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Old 07-03-2007, 11:17 PM   #1
Registered: Jul 2004
Distribution: Slackware
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patches for a release version or slackware/slackware-ver.#/patches

(excepting of slackware-current), may we safely assume that it is always safe to download patches and then as root run the upgradepkg command on any and all of these packages. And to do so without looking at the changelog.

Of course we match the version of the patches with our Slackware version. And we also do integrity check of the downloads (md5sum, pgp, etc., sha_whatever).

I ask this of the release versions of Slackware because I think I caught myself trying to use slackware-current strategies on a release version of Slackware (current dictates that you look at the changelog before you do anything) since packages can be forever removed or changed name and "you cannot just do upgradepkg on current since it is not limited to that but there is much more in current."

Old 07-04-2007, 01:34 AM   #2
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I'm assuming that you have a system that you don't want to blow away and re-install...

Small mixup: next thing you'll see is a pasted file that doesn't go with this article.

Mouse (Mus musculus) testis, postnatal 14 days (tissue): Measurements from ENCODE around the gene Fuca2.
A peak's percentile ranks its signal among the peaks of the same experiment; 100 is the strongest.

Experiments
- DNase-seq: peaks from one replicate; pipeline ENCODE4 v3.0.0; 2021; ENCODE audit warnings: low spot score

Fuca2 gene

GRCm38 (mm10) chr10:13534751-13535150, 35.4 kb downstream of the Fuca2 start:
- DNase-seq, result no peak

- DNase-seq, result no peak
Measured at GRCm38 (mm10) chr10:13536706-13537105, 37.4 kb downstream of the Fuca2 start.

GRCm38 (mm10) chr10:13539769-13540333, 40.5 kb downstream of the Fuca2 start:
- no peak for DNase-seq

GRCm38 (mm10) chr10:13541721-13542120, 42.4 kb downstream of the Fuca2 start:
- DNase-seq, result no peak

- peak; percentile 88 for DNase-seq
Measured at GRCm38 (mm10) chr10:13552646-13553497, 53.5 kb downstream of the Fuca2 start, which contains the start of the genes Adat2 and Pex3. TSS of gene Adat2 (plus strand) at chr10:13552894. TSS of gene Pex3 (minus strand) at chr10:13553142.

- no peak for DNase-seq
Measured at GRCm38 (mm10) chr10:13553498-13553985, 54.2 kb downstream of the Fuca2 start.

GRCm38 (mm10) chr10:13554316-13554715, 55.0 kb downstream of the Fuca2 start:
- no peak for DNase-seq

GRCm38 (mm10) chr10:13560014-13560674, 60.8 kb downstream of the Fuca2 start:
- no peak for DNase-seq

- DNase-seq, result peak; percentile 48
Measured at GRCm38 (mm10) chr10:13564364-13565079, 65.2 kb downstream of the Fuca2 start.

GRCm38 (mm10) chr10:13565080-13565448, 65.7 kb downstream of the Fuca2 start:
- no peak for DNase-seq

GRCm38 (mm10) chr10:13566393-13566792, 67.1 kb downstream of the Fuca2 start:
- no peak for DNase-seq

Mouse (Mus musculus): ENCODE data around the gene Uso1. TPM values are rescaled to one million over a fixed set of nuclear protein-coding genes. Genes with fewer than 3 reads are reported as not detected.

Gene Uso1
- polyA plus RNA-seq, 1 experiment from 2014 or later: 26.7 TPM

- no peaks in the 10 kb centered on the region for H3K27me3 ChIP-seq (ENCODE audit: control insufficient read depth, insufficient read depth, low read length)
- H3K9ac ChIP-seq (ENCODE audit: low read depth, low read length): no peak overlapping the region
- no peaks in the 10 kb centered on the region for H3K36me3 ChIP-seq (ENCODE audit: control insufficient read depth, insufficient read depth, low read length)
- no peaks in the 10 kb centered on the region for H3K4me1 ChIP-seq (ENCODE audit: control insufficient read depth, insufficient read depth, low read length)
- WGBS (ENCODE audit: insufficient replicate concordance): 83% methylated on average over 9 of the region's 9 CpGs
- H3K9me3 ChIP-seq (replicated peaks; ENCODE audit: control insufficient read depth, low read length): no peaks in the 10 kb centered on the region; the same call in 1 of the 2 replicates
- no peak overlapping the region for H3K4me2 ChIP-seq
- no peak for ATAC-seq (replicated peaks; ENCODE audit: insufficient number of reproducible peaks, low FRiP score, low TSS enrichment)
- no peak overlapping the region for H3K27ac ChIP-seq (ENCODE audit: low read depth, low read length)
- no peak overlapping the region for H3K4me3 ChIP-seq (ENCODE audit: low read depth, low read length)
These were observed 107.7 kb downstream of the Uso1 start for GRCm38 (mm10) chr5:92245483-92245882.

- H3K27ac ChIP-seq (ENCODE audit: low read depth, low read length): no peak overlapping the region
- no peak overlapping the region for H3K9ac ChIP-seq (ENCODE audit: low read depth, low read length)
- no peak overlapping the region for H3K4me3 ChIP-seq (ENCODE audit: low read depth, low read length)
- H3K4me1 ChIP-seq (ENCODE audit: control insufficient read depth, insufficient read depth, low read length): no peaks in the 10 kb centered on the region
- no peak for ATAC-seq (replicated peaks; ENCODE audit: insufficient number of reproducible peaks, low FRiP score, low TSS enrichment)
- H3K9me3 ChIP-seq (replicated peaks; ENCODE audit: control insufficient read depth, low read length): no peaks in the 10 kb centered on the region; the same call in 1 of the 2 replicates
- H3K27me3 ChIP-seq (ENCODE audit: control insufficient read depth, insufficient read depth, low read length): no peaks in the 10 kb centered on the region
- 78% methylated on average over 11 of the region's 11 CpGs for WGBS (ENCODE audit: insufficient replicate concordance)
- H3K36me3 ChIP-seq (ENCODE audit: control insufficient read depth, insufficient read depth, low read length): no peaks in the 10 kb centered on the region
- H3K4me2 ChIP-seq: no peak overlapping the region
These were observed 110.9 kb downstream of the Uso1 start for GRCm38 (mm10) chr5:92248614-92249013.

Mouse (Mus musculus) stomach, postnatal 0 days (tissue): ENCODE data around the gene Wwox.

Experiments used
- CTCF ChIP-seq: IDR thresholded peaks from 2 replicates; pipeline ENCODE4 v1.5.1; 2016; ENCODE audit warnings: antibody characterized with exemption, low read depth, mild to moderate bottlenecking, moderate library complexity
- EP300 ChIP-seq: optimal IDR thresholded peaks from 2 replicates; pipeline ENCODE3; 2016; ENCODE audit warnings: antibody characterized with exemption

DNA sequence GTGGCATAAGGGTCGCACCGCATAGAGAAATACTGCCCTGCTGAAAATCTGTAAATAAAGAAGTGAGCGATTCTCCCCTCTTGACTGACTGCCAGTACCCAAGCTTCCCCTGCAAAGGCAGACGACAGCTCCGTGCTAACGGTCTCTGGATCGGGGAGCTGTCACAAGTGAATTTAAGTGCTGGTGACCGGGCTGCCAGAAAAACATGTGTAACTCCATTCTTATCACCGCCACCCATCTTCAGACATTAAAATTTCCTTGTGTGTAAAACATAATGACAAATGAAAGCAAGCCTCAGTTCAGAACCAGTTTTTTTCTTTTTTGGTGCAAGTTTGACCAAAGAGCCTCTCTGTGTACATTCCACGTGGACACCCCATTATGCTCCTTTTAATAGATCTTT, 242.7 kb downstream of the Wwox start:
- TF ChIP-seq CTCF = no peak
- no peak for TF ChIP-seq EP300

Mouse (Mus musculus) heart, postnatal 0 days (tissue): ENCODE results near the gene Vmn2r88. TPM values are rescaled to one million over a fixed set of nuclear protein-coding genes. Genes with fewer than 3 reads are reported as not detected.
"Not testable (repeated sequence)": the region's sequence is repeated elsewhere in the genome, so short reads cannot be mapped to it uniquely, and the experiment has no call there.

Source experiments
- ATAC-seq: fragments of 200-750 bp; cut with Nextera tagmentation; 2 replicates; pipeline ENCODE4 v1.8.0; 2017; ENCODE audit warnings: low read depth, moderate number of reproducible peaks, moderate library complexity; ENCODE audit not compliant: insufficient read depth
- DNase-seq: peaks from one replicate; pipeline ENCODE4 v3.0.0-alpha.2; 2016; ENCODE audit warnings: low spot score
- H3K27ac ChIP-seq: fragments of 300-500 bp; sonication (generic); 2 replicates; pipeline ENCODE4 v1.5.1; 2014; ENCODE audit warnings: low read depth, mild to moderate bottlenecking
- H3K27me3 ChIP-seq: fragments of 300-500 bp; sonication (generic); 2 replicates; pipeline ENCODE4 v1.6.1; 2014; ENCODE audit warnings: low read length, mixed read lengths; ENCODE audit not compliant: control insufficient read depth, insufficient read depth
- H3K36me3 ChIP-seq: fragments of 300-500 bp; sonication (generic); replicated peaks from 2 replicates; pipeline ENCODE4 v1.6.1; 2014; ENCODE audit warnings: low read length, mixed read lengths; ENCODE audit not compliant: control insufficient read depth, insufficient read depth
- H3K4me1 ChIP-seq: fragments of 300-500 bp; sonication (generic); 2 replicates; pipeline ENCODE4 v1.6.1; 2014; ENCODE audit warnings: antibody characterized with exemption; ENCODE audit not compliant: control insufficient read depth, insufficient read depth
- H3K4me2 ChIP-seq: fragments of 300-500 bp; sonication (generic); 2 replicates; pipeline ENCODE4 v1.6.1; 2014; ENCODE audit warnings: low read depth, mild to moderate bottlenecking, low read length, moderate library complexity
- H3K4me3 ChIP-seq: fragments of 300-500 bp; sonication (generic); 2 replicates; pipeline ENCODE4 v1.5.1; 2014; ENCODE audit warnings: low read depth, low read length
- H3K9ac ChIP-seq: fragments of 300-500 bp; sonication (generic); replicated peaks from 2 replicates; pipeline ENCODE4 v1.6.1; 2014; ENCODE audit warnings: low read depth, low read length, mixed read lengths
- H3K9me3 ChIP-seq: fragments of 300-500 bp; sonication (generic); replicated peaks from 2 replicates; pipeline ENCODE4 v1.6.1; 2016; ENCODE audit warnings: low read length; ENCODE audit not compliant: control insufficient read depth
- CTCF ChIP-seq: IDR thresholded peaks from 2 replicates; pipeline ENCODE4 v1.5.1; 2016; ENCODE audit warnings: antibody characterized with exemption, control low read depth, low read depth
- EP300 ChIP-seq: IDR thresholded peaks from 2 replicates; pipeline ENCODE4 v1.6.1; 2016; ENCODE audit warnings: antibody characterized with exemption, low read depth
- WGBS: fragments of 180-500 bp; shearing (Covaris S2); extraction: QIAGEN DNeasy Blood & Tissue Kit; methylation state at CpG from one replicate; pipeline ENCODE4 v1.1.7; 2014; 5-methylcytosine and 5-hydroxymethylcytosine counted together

There are 2 (at least) sides to this. Firstly, will the package install correctly on your system? In this case the answer is usually yes if the pre-requisite packages are installed - and if you check the Slackware changelog for any gotchas. I'd never assume it was safe to upgrade a package without checking it.

Secondly, has new functionality been introduced (or old functionality been removed) that breaks the applications you're running? The answer to this isn't always obvious and will require testing. For example the changed functionality of a package may mean that it no longer performs certain tasks. If you have another application that relies on those tasks, the package upgrade may have already worked, but your app is broken because of the changed functionality.

So... read the changelog, backup before upgrading and test after upgrading.
Old 07-05-2007, 01:05 AM   #3
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The best answer to your question is "maybe." In most cases, yes, you can probably get away with "blindly" upgrading /patches for a release.
However, there are occasionally new things added in /patches -- for example, 11.0/patches/ had a new mozilla-nss package added for gaim's SSL suppport to work properly and reliably. Lots of people upgraded the gaim package, but failed to add the new mozilla-nss, so the GTalk and Jabber protocols didn't work anymore. Then they went to #pidgin, and the Pidgin devs concluded that the Slackware package was broken, when in reality it was the user who was broken.


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